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17 / 06 / 2004
Fernando Savater: When we admit we are not don Quixote we die

Experts such as Fernando Savater and Gonzalo Navajas were speakers in the morning session of the dialogue “Don Quixote and Modern Thought” organized by Sociedad Estatal de Conmemoraciones Culturales (State Cultural Association)

Fernando Savater, professor of the Universidad Complutense, described in his talk Don Quixote’s admirable attitude when confronted with his own death. “The quixotic struggle consists of a long battle against the inevitability of death which overwhelms man: not to allow death to overcome him”, pointed out Savater. The professor added that “Don Quixote dies when he ceases to be, when he is resigned to death and becomes Alonso Quijano again”. Savater believes to deny death is only possible when there’s a purpose. “Basically we all live the Don Quixote we have inside ourselves and when we admit we are not really like that we die”, said Savater. The interpretation the philosopher makes of Cervantes work is that he chooses the role of knight-errant as the personal crusade of Don Quixote to fight against death. Savater says, “Cervantes understands that it is not about man becoming immortal but living as if he deserves to be immortal”.

Savater went on to explain that although the book is considered melancholy, Cervantes’ aim “was to reject and combat melancholy”. In his view Cervantes used humor personified in Don Quixote, and it was exactly his transformation that made him escape from that melancholy which, according to Savater, makes us live with one foot in the grave”. This is exactly the kind of humor Cervantes used “to mock all those who mocked Don Quixote”. Savater described the work as “merry” and concluded by saying, in the words of Nicolás Gómez Dávila “in literature laughs die quickly, but smiles never die”.

Gonzalo Navajas, professor at the University of California-Irvine, spoke about how Don Quixote is included in three new metaphorical adaptations of the literature the professor is currently working on. In this sense, Navajas referred to the digital camera, the architecture and the new virtual library which is the search engine Google. This last adaptation “offers a new easy way of accessing information, although it can lead to learning about trivia”, said Navajas. Don Quixote can be applied to this new culture of multiple images, because Cervantes “applies to the present a Utopian vision of the future and sets up a dialogue in the present recalling past cultures”, concluded Navajas.

Darío Villanueva, from the University of Santiago, explained that Cervantes “designs his work as a model for discussion, because it fosters dialogue and language.” Vilanueva said the most important thing is that Don Quixote as literature is written at a crucial time for communication, as it was when the printing press was invented as a new form of understanding the world. Cervantes adds value to literature because he produced believable dialogue, and Don Quixote focuses on the transition between the oral and the written.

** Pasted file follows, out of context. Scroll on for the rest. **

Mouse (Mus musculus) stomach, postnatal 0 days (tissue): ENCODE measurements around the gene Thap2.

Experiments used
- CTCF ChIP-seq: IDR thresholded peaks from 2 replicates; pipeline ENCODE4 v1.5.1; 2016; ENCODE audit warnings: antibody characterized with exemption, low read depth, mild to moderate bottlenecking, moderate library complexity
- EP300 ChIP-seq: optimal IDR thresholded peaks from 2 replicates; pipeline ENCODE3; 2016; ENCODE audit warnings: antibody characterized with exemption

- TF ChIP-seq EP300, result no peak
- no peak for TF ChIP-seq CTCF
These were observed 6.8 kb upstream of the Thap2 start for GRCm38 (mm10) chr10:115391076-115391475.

Carlos Nieto Blanco, professor at the University of Cantabria, emphasized the obvious result of reading tales of chivalry in Don Quixote, which the transformation of Alonso Quijano bring about. In this sense, his madness is produced as a way of substituting his own reality with the reality in the tales. “When Don Quixote speaks like a knight he is not a person but a product, a work of written lines, as distinct from Sancho Panza whose reality is not contaminated by literature”, explained Professor Blanco. The presence of Cervantes in the work is becoming larger as the action unfolds until the death of Don Quixote, when the author takes over the story and takes Quixote as his own.

Fernando Cabo Aseguinolaza, professor at the University of Santiago, explained that “contemporary thinking is a model for the analysis of literary works, and this thinking feeds on such works in order to develop”. Aseguinolaza pointed out that “there is no generic tradition that has arisen out of Don Quixote, nor any great debates about it, although that doesn’t mean the work has not been used in developing modern thought and forming theories”.

Javier Ordóñez, professor de la Universidad Autónoma de Madrid, drew a parallel with the influence of Cervantes in Don Quixote with that of an autobiography. Ordóñez said the Quixote “is a biography that Cervantes had the pleasure of writing, and in that sense he was more modern than we are”. Ordóñez analyzed aspects of Cervantes’ life that appear in Quixote, such as his military stage and his phobia about weapons caused by his involvement in the Battle of Lepanto. In this regard Ordóñez confirmed that weapons do not appear in the novel until almost the end, as windmills are the Dutch symbol of war. Thus, “Cervantes turns Alonso Quijano into Quijote without anything to make him quixotic, that is, without weapons to defend himself except a sword and a lance”, explained Ordóñez. In his view, the book is a critique of tales of chivalry which has become “the last word in this genre”.